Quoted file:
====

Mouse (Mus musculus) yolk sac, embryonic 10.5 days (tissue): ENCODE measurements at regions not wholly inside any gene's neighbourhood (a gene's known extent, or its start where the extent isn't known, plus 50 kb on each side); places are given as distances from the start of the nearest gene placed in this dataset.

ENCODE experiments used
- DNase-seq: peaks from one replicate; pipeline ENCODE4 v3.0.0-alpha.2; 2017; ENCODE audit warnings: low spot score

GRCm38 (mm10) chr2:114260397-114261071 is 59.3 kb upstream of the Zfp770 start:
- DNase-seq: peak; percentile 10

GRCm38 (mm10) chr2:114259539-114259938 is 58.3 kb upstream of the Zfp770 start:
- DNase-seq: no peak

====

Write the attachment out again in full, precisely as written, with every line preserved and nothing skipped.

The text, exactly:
Mouse (Mus musculus) yolk sac, embryonic 10.5 days (tissue): ENCODE measurements at regions not wholly inside any gene's neighbourhood (a gene's known extent, or its start where the extent isn't known, plus 50 kb on each side); places are given as distances from the start of the nearest gene placed in this dataset.

ENCODE experiments used
- DNase-seq: peaks from one replicate; pipeline ENCODE4 v3.0.0-alpha.2; 2017; ENCODE audit warnings: low spot score

GRCm38 (mm10) chr2:114260397-114261071 is 59.3 kb upstream of the Zfp770 start:
- DNase-seq: peak; percentile 10

GRCm38 (mm10) chr2:114259539-114259938 is 58.3 kb upstream of the Zfp770 start:
- DNase-seq: no peak